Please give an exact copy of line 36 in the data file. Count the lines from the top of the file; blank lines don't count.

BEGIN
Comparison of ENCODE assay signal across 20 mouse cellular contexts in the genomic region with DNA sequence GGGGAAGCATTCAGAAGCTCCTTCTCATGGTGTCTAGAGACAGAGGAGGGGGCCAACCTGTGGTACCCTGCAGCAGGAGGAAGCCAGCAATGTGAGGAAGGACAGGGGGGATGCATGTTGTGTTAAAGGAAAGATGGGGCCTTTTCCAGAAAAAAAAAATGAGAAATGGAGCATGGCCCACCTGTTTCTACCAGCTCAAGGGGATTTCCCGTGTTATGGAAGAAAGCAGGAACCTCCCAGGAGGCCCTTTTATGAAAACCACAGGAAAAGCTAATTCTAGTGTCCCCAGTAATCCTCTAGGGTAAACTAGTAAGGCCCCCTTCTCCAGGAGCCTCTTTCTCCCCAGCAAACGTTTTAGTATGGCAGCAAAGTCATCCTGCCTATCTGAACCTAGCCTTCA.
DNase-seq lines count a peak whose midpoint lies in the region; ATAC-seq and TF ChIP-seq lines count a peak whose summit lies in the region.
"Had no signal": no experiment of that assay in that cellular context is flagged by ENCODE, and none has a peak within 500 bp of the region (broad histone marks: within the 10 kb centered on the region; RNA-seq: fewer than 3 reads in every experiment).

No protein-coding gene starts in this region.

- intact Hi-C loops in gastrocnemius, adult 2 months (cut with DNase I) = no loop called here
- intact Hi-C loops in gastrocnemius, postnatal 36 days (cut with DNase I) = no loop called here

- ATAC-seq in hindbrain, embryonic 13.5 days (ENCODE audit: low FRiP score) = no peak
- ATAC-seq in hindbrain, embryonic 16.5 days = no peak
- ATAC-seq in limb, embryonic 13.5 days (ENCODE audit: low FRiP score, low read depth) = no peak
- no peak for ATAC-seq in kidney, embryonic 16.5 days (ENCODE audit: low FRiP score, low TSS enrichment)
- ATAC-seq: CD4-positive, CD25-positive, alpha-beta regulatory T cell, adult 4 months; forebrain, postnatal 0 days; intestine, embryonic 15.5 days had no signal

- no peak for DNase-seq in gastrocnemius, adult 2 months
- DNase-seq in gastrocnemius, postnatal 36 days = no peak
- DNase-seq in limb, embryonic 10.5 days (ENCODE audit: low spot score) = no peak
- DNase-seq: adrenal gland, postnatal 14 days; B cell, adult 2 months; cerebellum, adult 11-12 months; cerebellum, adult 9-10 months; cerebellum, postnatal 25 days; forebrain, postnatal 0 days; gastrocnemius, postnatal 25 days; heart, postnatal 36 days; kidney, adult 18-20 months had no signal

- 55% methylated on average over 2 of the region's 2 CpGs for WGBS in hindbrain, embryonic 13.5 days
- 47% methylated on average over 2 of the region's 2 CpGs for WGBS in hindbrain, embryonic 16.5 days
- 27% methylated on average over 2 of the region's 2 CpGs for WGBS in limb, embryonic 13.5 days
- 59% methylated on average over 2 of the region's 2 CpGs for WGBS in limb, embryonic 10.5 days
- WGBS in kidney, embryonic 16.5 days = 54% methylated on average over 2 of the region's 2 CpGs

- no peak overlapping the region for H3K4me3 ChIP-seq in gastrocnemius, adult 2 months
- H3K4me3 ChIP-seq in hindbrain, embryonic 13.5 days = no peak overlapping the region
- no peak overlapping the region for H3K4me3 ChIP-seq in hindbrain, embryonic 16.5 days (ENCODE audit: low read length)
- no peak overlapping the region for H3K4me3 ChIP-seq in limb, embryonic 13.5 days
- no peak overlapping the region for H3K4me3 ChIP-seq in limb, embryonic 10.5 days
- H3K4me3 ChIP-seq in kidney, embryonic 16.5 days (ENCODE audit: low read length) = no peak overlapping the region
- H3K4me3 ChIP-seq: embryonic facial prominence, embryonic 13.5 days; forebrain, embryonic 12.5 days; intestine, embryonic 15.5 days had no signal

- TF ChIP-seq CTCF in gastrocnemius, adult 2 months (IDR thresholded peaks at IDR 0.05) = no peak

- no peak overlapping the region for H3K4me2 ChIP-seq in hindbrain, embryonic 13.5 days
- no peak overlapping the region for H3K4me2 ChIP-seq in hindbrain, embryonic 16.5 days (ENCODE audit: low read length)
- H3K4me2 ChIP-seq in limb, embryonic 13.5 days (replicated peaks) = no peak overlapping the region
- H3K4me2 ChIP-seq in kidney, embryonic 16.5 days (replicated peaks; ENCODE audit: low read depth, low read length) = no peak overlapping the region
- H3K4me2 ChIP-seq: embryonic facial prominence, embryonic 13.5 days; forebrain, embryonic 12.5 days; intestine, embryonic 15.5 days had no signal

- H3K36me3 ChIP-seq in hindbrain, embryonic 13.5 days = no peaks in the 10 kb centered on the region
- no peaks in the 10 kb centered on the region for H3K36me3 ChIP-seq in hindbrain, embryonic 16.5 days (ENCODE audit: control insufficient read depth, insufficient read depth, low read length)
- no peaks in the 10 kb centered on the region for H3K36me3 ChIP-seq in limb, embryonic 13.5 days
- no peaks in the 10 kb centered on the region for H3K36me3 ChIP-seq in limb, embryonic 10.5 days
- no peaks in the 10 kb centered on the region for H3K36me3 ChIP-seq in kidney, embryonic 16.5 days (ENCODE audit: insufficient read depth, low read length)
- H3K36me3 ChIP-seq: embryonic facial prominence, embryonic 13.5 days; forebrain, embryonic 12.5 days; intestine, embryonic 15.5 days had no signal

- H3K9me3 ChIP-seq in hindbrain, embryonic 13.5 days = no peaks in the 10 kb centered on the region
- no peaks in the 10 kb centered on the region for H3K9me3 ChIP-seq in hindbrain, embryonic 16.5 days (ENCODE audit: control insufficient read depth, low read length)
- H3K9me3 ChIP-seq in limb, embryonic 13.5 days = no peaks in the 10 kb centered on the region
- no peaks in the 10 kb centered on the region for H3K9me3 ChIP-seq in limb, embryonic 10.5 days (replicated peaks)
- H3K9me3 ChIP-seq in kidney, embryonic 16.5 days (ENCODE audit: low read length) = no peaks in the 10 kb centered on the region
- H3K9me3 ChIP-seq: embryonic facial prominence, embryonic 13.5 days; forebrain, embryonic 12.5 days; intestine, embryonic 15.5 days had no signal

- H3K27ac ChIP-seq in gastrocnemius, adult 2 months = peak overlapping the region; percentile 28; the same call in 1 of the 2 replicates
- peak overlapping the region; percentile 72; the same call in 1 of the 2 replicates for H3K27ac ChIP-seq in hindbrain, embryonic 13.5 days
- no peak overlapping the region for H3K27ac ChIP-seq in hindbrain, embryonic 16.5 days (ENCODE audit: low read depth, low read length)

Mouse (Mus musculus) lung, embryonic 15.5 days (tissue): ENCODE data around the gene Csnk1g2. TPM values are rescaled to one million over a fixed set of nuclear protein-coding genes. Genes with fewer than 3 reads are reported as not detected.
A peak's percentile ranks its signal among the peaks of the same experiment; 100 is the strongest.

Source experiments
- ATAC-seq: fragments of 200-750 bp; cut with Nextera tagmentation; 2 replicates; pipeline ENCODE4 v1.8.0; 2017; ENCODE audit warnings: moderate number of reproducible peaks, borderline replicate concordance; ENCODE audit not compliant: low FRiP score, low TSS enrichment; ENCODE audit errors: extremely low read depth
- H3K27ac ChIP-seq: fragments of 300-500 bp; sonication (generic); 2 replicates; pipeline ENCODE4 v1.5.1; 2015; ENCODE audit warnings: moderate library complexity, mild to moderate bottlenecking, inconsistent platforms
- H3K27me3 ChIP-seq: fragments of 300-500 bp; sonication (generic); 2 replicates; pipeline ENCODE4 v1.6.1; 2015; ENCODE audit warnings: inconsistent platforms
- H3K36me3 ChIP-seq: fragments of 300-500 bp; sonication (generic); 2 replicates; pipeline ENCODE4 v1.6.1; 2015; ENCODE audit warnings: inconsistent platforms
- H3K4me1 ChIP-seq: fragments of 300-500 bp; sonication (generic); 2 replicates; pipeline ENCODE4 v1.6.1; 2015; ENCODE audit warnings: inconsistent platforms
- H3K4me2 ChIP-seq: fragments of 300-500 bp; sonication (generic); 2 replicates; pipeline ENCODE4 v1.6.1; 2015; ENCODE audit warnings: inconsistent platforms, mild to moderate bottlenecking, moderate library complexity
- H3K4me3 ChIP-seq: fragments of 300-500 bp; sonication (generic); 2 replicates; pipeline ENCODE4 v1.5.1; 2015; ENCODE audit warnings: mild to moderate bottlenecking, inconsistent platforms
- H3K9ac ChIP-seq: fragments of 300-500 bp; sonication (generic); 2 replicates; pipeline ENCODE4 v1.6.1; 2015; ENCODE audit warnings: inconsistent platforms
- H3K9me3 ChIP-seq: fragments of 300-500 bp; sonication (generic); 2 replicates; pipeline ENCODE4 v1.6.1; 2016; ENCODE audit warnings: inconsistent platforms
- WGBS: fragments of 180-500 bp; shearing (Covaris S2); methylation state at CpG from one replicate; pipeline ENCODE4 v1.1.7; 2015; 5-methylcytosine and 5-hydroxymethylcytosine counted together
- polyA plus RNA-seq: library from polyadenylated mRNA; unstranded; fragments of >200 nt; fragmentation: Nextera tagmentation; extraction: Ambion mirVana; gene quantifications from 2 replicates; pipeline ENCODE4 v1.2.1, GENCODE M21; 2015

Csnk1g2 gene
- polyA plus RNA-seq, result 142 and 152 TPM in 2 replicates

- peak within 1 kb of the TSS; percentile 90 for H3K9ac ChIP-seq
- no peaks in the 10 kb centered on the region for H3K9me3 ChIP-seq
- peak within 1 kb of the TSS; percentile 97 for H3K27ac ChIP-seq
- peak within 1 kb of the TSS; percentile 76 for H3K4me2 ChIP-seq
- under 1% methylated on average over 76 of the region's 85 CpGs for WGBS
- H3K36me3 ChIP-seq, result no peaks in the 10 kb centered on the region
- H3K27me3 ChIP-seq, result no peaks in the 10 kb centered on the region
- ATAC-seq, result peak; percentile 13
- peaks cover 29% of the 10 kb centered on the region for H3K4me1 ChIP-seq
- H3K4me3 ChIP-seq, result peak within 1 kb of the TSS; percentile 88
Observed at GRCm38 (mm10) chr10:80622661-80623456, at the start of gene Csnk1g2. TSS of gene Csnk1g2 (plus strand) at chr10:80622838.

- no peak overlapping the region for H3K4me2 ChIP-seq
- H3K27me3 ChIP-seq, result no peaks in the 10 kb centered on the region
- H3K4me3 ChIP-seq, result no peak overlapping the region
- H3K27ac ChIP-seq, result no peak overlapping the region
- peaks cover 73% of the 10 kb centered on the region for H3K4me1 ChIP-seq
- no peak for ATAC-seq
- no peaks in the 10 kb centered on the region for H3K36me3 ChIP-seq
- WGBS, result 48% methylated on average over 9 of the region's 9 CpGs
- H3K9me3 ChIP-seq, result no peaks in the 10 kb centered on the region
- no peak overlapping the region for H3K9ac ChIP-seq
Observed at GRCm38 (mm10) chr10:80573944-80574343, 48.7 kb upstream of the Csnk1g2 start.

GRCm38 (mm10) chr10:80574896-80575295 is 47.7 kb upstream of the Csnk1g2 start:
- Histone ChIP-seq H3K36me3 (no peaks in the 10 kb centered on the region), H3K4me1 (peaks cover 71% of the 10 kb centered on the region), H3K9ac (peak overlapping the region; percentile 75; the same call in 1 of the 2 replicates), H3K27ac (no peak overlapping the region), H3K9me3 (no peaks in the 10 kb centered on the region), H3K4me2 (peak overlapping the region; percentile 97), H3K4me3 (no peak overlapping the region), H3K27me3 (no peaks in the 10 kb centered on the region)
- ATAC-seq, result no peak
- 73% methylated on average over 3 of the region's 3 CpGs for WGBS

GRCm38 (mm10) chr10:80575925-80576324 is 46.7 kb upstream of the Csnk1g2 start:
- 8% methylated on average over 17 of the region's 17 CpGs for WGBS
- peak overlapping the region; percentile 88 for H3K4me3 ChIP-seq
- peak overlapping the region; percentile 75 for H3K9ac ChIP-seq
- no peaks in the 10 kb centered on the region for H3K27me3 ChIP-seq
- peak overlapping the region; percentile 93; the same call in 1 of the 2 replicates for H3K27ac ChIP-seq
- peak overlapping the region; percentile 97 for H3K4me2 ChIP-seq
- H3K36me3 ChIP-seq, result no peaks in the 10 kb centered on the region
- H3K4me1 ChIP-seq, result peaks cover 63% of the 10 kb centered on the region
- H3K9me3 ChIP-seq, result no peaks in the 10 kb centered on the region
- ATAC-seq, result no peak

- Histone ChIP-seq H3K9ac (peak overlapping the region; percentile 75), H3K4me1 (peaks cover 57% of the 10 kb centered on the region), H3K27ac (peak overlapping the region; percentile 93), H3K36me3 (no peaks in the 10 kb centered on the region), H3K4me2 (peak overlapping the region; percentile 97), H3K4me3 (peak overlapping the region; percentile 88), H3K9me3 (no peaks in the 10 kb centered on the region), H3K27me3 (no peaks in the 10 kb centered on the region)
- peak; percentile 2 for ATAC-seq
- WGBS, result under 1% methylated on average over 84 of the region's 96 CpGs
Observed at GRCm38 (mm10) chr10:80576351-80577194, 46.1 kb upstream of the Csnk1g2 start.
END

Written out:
- no peaks in the 10 kb centered on the region for H3K36me3 ChIP-seq in limb, embryonic 13.5 days